A NEW plaque has been unveiled for a sculpture in Queens Park after the original was lost many years ago. 

Joseph Ingleby’s steel sculpture – entitled Turtle Storm – is a familiar attraction near the lake.

It was donated to the council – then Thamesdown – by the Dufty family in 1994 before finding its home in the park the following year. 

Joseph based the sculpture on the suffering of turtles because of nuclear testing in the Pacific Ocean during the 1980s. 

He said: “I wanted it to be made in an abstract way and the way I was expecting it was to be metamorphic, so showing things changing with the shell landscape seen above.

“My ideas are the balance between the man-made and the natural environment so there is that imbalance there throughout my work."

Joseph released his work in 1986 – his final year at the University College of Creative Arts in Farnham. It was then displayed in front of the college.

It was then bought for Kelmscott Manor in Oxfordshire, the country home of William Morris, in 1989. When the Society of Antiquaries took ownership of the house it wanted to retain only artefacts of the designer and poet’s lifetime from 1834-96, so the sculpture was gifted to the council.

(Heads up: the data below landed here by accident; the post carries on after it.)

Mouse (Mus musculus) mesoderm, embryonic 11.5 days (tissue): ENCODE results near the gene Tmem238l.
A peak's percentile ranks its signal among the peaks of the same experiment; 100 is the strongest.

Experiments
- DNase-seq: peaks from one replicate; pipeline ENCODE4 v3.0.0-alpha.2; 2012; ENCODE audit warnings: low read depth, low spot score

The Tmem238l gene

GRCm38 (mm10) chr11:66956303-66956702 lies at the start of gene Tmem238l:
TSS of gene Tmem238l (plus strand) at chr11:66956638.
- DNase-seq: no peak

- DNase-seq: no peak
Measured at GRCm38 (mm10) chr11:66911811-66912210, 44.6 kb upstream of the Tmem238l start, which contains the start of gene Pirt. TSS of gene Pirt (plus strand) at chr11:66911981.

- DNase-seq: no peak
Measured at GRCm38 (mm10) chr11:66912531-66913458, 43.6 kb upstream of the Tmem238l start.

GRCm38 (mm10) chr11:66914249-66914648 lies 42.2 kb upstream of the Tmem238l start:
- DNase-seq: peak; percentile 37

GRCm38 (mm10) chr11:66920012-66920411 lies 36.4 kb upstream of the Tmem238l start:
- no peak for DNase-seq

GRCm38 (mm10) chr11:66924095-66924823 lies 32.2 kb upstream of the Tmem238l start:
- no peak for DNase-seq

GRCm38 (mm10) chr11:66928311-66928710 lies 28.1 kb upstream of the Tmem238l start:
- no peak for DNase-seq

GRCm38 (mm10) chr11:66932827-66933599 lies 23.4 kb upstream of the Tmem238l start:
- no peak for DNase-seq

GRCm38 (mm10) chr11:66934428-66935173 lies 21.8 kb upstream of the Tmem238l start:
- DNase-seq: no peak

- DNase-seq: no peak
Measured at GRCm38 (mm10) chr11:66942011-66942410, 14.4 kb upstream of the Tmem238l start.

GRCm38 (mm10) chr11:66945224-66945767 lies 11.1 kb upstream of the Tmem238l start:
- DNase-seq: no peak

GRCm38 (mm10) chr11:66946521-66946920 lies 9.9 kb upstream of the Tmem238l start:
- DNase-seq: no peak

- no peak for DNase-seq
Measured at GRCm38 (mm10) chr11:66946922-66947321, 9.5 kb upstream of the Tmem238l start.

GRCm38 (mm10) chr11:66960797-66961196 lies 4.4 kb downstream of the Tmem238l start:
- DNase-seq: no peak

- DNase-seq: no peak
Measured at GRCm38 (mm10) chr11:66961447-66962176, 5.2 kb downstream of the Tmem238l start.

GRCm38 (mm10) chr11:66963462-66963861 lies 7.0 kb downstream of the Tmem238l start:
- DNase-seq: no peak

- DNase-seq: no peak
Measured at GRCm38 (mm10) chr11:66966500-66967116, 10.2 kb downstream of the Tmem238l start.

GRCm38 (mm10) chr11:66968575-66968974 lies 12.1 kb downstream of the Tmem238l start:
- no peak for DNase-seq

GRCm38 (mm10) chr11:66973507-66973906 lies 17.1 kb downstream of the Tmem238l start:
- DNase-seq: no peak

“The original plaque was lost and we have no idea how,” Joseph said. “It was already nine went it came to the town. The only thing I would change is the name because I have two artworks coincidentally with the word ‘storm’ in them.” 

Originally from East Yorkshire, Joseph now lives in Glasgow and is working on the LOCUS project – a new public art trail in Lerwick.

He said: “I’m very happy with the location as it’s the right spirit for it. I’m pleased it has been maintained and there has been an area designed for it to go on. Children climb on it which keeps it shiny but it’s brilliant it has interaction and people use it.” 

“I would like to thank the parish council and it’s a great honour to have the plaque reinstated.” 

The plaque was unveiled this week after being commissioned by South Swindon Parish Council.

Chair of the environment working party Linda Kasmaty said: “Fascinated by the sculpture in Queens Park, I looked up Joseph Ingleby’s website, emailed him, and asked if he would give a talk to the Friends of Swindon Museum and Art Gallery, which he did. Following the talk, I suggested we needed a plaque to accompany the sculpture.”

“Who knew Joe had made it? But the plaque was designed by Joe and then paid for by the parish so it’s just perfect.” 

Angela Atkinson from Born Again Swindon added: “It is really nice to see as I’ve only recently looked up about it to do some digging about it.

“When you go nearer it becomes clear that it’s a deformed turtle. It’s a nice organic shape that fits in front of the water and it’s nice to see some explanation alongside it.”